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Spatial solutions supporting information exchange and knowledge creation

Presentation by Sanna Peltoniemi at The 7th Annual Symposium of Architectural Research in Finland, Espoo 23-24 October 2015 #popupresearch

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Spatial solutions supporting information exchange and knowledge creation

  1. 1. Spatial solutions supporting information exchange and knowledge creation Sanna Peltoniemi1, Jenni Poutanen1, Aino Ahtinen2, Henna Salonius3 1 School of Architecture, Tampere University of Technology 2 Human-centered Technology, Tampere University of Technology 3 Novi Research Center, Tampere University of Technology
  2. 2. •  Background •  Theoretical framework •  Methodology Intro •  Different types of knowledge workers and their mobility •  Layout analysis Results •  The role of team rooms •  Activity-based layout •  Further research Conclusions
  3. 3. Introduction
  4. 4. “Often we cannot say what it is that we know” (Schön 1983, p.49)
  5. 5. information exchange transfer of tacit knowledge architectural practice! layout of the architectural office different types of knowledge workers focus “intuitive” knowledge ideas and concepts visual references, which support the verbal communication mobility
  6. 6. Tacit knowledge is converted into explicit knowledge Individual tacit knowledge is converted into group tacit knowledge 1 Socialization 2 Externalization Separate explicit knowledge is converted into systemic explicit knowledge 3 Combination Explicit knowledge is transformed back into tacit knowledge 4 Internalization (Nonaka & Takeuchi 1995)
  7. 7. Supports concentrated work and guided work processes by an atmosphere, which is task-oriented, and the focus is on tangible performance Brings people together Offers room for privacy and repetitious routine tasks. Supports the role of the individual. Hosts a relaxed and sometimes even lazy atmosphere. The sharing of knowledge and innovative spirit is essential part of this place. 1 Socialization 2 Externalization 3 Combination 4 Internalization Ba is a shared space which serves as a platform for knowledge creation. (Nonaka & Takeuchi 1995; Nenonen 2004)
  8. 8. Research questions Which different types of office workers can be identified among the participants? How the mobility of the different types of workers impact on the information exchange and knowledge creation within the office?
  9. 9. Methodology Semi-large architecture office. The office is located in the city center of Tampere and it had moved to the new premises in the spring of 2014. Semi-structured theme interviews (N=18, F=8, M=10). During on-site visit observations about the context provided an additional and informal data collection method.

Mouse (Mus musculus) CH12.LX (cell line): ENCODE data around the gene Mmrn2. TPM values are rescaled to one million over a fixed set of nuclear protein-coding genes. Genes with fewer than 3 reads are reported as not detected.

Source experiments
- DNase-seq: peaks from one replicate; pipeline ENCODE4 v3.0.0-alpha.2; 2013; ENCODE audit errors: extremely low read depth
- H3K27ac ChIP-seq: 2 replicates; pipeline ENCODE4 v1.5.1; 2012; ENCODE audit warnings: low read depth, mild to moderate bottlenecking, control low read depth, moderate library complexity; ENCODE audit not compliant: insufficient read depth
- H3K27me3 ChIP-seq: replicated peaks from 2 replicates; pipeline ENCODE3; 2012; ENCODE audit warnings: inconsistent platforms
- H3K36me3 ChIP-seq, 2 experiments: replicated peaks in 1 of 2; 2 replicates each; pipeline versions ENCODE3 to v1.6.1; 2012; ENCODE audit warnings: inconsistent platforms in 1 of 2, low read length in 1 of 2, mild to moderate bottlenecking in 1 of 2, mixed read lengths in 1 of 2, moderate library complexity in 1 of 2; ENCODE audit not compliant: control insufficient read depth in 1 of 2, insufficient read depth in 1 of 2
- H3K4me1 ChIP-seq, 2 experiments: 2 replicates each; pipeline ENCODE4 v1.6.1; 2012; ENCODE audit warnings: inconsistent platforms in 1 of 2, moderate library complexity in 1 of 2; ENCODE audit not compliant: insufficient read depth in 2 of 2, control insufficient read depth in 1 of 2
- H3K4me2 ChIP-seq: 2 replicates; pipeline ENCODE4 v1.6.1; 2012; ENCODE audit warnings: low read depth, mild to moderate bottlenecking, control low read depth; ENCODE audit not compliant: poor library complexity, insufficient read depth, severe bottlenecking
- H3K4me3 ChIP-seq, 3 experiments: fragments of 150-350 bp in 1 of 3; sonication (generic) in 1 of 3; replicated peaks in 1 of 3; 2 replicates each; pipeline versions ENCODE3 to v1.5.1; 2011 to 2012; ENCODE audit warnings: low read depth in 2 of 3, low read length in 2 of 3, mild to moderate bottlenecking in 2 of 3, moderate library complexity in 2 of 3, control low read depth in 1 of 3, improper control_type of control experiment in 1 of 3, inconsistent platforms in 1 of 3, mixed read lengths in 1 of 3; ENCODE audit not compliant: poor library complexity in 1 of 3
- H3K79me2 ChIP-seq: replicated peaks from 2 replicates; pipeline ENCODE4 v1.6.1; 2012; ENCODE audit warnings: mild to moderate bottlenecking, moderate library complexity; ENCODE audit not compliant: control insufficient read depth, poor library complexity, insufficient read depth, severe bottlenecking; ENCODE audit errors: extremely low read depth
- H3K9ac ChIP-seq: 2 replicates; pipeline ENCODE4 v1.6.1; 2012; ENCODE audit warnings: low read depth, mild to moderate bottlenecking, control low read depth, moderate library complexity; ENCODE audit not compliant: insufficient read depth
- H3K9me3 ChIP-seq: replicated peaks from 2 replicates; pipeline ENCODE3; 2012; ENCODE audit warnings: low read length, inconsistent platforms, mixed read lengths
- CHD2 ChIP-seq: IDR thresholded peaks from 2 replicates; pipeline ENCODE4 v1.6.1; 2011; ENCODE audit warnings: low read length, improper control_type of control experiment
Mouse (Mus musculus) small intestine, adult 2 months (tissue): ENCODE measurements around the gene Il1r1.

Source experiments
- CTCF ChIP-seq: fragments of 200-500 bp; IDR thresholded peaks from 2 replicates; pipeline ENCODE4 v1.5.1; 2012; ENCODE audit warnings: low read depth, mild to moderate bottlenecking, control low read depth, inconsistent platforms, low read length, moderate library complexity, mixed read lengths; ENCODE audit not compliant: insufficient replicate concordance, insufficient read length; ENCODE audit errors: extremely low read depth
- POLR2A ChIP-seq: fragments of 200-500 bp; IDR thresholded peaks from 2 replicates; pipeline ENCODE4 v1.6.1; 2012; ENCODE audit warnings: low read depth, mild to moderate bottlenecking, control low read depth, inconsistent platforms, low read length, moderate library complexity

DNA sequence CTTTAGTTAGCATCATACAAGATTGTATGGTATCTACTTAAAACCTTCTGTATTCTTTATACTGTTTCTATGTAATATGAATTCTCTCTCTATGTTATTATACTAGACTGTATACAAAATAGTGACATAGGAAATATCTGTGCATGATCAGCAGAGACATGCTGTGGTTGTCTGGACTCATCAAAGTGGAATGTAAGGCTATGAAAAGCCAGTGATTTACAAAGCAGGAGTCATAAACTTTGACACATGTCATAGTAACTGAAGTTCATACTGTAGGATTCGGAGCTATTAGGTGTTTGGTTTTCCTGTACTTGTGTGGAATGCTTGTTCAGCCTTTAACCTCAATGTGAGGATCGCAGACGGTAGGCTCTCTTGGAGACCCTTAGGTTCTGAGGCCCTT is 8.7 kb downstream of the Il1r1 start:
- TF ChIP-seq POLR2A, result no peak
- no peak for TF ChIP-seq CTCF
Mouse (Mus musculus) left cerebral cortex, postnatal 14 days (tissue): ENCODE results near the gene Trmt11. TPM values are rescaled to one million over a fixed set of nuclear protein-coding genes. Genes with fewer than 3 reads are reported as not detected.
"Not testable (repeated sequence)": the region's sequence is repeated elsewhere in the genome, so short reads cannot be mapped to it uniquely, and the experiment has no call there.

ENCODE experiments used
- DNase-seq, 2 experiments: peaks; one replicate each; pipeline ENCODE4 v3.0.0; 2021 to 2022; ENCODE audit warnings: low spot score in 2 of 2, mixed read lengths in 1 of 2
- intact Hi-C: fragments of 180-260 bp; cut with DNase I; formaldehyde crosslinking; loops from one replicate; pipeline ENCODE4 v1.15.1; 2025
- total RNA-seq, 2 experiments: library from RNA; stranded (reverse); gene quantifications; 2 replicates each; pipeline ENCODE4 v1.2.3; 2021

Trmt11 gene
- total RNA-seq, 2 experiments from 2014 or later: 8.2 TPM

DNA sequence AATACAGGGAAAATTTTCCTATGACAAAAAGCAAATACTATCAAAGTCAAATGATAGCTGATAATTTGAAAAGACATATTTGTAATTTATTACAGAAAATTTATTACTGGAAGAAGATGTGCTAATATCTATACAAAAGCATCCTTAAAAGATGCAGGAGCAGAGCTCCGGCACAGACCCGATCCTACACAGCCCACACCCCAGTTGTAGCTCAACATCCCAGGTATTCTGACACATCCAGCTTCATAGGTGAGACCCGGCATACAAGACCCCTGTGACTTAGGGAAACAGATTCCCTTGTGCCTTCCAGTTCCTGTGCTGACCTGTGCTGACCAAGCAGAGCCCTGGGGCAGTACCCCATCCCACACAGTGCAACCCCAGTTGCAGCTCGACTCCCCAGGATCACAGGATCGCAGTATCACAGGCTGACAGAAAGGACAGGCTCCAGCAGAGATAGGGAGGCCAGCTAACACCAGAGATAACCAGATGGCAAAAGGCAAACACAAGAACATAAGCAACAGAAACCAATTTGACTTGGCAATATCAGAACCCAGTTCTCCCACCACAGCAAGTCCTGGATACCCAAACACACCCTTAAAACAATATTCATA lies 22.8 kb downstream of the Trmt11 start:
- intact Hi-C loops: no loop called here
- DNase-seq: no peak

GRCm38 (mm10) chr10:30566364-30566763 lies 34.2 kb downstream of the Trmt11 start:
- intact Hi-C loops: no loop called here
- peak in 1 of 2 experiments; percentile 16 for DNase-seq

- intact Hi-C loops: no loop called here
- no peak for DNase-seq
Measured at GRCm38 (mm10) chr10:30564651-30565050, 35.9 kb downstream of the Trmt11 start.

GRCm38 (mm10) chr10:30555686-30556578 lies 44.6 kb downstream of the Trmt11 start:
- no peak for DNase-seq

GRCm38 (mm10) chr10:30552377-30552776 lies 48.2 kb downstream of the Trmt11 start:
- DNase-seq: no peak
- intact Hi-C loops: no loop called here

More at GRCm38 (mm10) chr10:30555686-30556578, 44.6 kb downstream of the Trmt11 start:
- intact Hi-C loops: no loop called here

10. 10. Results
  11. 11. ”Navigator” •  highly mobile including the global network •  variation of job profiles ”Gatherer” •  spend half of their working hours away from the office at different meetings •  do not necessarily require their own office desk •  need different types of working stations •  space for concentration and collaboration ”Connector” •  move around the office building •  spend their working hours at meetings or talking to colleagues •  interact a great deal with different people, but they stay within the office building ”Anchor” •  the lowest mobility •  the office everyday, working at their desks most of the time •  have the essential role in knowledge transfer within an office, because other employees go to them in order to get information (Greene and Myerson 2011) DIFFERENT TYPES OF KNOWLEDGE WORKERS AND THEIR MOBILITY
  12. 12. Frequency of changing location Location Low ContinunousHigh FixedlocationMultiple,changinglocations Anchors (8 identified) Gatherers (3 identified) Connectors (7 identified) Navigators (0 identified) THE CATEGORIZATION OF THE INTERVIEWEES on four types of knowledge workers in relation to previous studies of Greene and Myerson 2011, Schaffers et al. 2006 and Vartiainen et al. 2007.
  13. 13. THE LAYOUT OF THE ARCHITECTURE OFFICE
  14. 14. Team rooms support information exchange and transfer of tacit knowledge between team members in the same room
  15. 15. The team-based layout does not support individual working preferences ♬ ! ♫ ♩♫ !
  16. 16. Team-based working inhibited the information exchange between different teams
  17. 17. Conclusions
  18. 18. Brings people together 1 Socialization Supports concentrated work and guided work processes by an atmosphere, which is task-oriented, and the focus is on tangible performance 2 Externalization THE ROLE OF THE TEAM ROOMS
  19. 19. TRANSFORMING THE TEAM-BASED LAYOUT TOWARDS ACTIVITY-BASED LAYOUT
  20. 20. TRANSFORMING THE TEAM-BASED LAYOUT TOWARDS ACTIVITY-BASED LAYOUT
  21. 21. Thank you! https://popupknowledgework.wordpress.com/ Follow us on Twitter #popupresearch sanna.peltoniemi@tut.fi jenni.poutanen@tut.fi aino.ahtinen@tut.fi henna.salonius@tut.fi

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